20. Don't take yourself too seriously. Make sure you are having fun. The American cliche about working on something you love or having passion is grossly overrated. It is far easier to find something you can fun in. Business can certainly be fun. Often times fun and not taking yourself too seriously can be the key differentiator for your business success. Who wants to do business with a bunch of boring and sour puss?
21. For most people this is the part that is hard to take: you will never get rich working for someone else. You might still be able to join the 1% if you have a highly paid job, but you are still someone else's wage slave. Fair or not, capitalism is about the ownership of capital, the means of production. In a world where long term growth stagnates (Europe, Japan and even America), ownership takes on even more importance because access to capital is constrained and return on capital is low (try to get a small business loan these day). So the only way out for most people is through entrepreneurship. Try and figure this out early in your life. I got lucky because I didn't arrive at this notion twenty years ago through thought and analysis, it was pure drive.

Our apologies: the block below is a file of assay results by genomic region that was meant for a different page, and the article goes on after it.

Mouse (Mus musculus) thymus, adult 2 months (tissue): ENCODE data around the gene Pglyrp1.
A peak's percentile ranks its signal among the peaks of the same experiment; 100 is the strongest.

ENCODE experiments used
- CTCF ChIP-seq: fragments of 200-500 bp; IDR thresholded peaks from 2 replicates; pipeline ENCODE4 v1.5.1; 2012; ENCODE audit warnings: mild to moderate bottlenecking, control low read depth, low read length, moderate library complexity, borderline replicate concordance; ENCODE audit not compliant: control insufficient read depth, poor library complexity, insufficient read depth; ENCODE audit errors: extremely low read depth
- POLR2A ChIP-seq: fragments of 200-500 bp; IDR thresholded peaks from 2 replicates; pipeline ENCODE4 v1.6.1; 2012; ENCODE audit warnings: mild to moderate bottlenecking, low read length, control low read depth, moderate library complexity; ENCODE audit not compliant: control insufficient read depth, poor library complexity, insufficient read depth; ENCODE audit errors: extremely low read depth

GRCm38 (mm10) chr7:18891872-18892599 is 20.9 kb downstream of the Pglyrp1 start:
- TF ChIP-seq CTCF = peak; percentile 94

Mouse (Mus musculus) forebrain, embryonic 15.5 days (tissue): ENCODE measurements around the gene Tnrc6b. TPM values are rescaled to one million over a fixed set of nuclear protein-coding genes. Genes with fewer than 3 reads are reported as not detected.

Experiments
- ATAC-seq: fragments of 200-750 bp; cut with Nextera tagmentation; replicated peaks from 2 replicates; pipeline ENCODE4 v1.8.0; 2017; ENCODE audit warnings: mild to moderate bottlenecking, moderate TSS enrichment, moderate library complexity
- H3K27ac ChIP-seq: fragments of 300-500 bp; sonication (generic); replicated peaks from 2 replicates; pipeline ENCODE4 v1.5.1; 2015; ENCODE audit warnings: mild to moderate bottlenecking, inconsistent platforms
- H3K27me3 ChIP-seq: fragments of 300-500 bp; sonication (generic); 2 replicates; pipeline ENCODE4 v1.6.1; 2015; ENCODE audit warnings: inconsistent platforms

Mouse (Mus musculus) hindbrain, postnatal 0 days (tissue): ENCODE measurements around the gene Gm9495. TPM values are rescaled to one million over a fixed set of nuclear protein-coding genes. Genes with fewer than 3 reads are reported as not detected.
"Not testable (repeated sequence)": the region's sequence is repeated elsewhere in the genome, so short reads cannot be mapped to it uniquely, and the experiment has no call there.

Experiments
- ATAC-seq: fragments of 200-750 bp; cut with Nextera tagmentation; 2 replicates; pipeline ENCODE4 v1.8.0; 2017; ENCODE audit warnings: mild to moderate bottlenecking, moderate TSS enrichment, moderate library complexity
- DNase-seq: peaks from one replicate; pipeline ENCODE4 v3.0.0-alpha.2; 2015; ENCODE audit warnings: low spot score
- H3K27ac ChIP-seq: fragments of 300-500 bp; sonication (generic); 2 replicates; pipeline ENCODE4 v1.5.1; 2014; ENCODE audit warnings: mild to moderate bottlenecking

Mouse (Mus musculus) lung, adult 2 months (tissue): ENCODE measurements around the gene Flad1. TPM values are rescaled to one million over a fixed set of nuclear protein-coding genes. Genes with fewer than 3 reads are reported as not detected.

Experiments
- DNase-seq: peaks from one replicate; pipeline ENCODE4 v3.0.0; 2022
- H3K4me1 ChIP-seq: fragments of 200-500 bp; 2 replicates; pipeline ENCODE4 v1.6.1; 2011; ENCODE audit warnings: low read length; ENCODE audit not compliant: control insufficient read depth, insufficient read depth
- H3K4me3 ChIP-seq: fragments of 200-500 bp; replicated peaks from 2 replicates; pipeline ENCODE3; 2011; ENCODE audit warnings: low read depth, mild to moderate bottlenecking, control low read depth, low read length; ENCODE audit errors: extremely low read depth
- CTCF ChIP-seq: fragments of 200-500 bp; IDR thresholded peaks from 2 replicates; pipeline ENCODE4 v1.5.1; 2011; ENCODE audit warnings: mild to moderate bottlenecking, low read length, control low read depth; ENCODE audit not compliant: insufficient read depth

22. I am probably going to offend a lot of people with this one. Yes, I am Chinese, or what might be considered a minority in US. But I never view myself as such. I mean I never considered myself as Chinese, Asian, yellow-skinned and so on. It absolutely helps to be in a country such as US where there is such a mix of race and culture. BUT, the race and culture aspect has been played far too much by the minority groups, including the Chinese. I am not suggesting there isn't racism, nor am I saying there isn't a glass ceiling for some. You can decry all the "unfairness" that is in life or you can ignore it and fight on anyways. I am grateful for the likes of MLK who helped to pave the way for minorities and the disadvantaged, but life is short, you don't want to wallow in your self-pity just because your circumstances. Race, skin color, where you are from are just some of the small bumps in your long struggle in life, so get over it. I have personally experienced what some might considered racism, but I never let it get to me. I simply try harder. You will be surprised that even racist appreciates someone who doesn't give a fuck and simply out hustles. Effort is infectious!